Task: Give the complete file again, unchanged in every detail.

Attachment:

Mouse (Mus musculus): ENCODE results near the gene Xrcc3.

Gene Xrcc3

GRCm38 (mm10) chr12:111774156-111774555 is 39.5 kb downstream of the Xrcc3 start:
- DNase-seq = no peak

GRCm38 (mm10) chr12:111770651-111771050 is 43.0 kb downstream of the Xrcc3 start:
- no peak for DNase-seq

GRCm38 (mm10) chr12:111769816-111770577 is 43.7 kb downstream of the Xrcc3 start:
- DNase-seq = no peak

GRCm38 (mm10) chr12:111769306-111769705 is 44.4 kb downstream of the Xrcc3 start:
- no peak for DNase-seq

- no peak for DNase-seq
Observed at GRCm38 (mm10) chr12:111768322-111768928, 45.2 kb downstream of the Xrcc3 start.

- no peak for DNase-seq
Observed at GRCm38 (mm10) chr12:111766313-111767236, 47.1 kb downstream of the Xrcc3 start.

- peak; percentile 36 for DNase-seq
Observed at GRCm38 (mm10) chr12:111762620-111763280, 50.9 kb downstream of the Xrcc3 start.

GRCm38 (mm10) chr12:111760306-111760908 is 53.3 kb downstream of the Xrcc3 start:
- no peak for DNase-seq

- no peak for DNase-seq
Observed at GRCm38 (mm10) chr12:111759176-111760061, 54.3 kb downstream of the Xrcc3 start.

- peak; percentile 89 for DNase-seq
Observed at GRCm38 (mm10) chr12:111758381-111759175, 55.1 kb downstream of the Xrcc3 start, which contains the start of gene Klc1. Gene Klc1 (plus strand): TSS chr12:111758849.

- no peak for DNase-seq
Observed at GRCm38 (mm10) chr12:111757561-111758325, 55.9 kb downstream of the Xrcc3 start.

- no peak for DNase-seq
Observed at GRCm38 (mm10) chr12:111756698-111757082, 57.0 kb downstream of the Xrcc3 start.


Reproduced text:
Mouse (Mus musculus): ENCODE results near the gene Xrcc3.

Gene Xrcc3

GRCm38 (mm10) chr12:111774156-111774555 is 39.5 kb downstream of the Xrcc3 start:
- DNase-seq = no peak

GRCm38 (mm10) chr12:111770651-111771050 is 43.0 kb downstream of the Xrcc3 start:
- no peak for DNase-seq

GRCm38 (mm10) chr12:111769816-111770577 is 43.7 kb downstream of the Xrcc3 start:
- DNase-seq = no peak

GRCm38 (mm10) chr12:111769306-111769705 is 44.4 kb downstream of the Xrcc3 start:
- no peak for DNase-seq

- no peak for DNase-seq
Observed at GRCm38 (mm10) chr12:111768322-111768928, 45.2 kb downstream of the Xrcc3 start.

- no peak for DNase-seq
Observed at GRCm38 (mm10) chr12:111766313-111767236, 47.1 kb downstream of the Xrcc3 start.

- peak; percentile 36 for DNase-seq
Observed at GRCm38 (mm10) chr12:111762620-111763280, 50.9 kb downstream of the Xrcc3 start.

GRCm38 (mm10) chr12:111760306-111760908 is 53.3 kb downstream of the Xrcc3 start:
- no peak for DNase-seq

- no peak for DNase-seq
Observed at GRCm38 (mm10) chr12:111759176-111760061, 54.3 kb downstream of the Xrcc3 start.

- peak; percentile 89 for DNase-seq
Observed at GRCm38 (mm10) chr12:111758381-111759175, 55.1 kb downstream of the Xrcc3 start, which contains the start of gene Klc1. Gene Klc1 (plus strand): TSS chr12:111758849.

- no peak for DNase-seq
Observed at GRCm38 (mm10) chr12:111757561-111758325, 55.9 kb downstream of the Xrcc3 start.

- no peak for DNase-seq
Observed at GRCm38 (mm10) chr12:111756698-111757082, 57.0 kb downstream of the Xrcc3 start.